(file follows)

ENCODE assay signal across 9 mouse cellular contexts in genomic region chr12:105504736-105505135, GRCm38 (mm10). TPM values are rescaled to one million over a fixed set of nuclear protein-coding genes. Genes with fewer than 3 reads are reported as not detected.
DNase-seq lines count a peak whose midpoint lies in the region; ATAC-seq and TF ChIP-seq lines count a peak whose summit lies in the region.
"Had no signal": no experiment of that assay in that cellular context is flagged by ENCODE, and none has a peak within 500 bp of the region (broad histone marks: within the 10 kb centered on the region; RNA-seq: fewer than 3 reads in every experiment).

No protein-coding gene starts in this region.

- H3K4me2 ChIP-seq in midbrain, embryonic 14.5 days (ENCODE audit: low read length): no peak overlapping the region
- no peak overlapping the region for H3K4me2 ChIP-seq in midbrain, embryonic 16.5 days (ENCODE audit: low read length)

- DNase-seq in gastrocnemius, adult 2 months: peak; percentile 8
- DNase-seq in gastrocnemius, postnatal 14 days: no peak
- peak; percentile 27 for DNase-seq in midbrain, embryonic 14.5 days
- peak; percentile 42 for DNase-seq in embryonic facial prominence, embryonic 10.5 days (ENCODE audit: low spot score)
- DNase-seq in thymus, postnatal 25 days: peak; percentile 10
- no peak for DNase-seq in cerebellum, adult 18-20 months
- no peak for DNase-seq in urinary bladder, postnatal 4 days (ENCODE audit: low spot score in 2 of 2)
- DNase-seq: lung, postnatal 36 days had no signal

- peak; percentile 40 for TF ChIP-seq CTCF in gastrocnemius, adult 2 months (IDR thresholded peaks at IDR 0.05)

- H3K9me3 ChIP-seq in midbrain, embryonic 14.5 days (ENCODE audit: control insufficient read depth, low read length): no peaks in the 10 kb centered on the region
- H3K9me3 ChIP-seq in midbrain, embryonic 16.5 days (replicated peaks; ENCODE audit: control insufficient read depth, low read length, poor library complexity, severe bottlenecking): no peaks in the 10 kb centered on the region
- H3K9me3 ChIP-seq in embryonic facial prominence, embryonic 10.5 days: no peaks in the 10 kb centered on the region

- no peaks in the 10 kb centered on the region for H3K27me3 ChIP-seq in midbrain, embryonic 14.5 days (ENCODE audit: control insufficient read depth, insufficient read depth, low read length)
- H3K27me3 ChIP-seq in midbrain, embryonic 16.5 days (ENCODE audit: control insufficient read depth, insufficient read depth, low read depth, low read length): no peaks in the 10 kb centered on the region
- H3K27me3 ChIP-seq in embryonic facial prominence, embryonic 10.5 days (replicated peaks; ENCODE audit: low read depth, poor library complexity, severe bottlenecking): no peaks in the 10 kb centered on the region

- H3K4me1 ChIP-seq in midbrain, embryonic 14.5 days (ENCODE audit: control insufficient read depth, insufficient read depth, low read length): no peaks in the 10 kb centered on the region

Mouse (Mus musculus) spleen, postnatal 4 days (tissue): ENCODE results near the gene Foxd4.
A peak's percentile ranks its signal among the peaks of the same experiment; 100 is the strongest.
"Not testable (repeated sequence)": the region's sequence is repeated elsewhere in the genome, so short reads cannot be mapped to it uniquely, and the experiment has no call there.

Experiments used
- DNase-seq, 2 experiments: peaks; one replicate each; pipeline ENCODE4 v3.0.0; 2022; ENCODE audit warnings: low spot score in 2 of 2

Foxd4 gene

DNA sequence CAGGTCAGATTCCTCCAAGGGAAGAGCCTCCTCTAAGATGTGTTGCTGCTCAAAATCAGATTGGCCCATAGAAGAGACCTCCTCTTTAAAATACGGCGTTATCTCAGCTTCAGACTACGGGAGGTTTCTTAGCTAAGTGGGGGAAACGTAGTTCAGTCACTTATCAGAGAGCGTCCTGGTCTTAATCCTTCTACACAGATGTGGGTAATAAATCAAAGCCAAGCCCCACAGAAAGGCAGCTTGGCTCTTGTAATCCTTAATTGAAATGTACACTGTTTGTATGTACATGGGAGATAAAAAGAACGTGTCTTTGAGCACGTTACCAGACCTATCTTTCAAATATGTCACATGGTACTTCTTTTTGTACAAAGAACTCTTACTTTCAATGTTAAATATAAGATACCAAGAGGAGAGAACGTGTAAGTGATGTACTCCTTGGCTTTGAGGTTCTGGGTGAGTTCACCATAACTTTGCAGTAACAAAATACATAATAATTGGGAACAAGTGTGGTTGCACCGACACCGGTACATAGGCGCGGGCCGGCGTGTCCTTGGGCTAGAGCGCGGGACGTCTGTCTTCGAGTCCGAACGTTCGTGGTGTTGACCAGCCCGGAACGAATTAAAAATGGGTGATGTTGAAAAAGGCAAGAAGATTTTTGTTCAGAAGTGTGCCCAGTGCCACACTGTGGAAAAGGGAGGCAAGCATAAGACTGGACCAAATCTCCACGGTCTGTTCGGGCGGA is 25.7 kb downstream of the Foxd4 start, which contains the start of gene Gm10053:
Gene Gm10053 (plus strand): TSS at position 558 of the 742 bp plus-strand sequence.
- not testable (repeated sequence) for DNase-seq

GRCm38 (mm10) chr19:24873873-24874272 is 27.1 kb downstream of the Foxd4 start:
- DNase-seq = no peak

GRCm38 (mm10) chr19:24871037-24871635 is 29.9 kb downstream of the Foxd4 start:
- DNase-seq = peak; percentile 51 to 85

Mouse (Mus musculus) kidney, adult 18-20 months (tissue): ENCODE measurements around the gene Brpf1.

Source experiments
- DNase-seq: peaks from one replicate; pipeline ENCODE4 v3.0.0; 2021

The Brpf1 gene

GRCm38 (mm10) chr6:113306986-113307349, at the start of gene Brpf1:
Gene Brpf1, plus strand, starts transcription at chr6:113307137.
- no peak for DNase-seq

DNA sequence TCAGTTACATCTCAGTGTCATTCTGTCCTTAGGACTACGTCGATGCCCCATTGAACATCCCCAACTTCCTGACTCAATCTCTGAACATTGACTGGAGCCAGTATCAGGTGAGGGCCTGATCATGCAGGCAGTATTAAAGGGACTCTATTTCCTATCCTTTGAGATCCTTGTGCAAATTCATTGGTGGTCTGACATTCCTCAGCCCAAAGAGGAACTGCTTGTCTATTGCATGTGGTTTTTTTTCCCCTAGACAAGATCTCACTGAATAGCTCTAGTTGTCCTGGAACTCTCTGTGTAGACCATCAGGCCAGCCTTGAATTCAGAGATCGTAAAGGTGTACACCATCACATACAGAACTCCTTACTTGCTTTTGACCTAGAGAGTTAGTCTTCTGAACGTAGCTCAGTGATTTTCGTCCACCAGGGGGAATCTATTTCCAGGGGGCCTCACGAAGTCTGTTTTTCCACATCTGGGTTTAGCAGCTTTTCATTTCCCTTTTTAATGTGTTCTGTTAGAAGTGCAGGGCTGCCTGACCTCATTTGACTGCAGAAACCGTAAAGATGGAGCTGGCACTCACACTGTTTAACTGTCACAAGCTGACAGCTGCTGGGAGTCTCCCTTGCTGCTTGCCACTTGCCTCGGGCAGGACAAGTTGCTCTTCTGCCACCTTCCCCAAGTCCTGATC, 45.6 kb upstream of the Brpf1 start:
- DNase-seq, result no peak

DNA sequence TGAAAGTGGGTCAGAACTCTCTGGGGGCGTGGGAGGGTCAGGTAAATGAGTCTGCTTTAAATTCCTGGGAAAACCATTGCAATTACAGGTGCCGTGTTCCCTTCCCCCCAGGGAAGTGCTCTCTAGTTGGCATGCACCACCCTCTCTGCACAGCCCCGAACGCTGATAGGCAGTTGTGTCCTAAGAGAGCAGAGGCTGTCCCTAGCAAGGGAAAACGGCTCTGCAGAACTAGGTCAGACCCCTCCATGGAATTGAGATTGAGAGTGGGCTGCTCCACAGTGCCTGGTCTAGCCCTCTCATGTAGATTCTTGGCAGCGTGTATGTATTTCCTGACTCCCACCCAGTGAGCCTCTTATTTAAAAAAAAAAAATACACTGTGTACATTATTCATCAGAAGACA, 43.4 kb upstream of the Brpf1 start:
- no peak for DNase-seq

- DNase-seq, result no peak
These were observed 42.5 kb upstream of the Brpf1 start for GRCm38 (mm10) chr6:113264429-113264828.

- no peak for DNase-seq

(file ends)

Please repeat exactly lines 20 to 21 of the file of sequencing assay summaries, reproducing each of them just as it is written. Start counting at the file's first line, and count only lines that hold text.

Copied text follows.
- H3K27me3 ChIP-seq in midbrain, embryonic 16.5 days (ENCODE audit: control insufficient read depth, insufficient read depth, low read depth, low read length): no peaks in the 10 kb centered on the region
- H3K27me3 ChIP-seq in embryonic facial prominence, embryonic 10.5 days (replicated peaks; ENCODE audit: low read depth, poor library complexity, severe bottlenecking): no peaks in the 10 kb centered on the region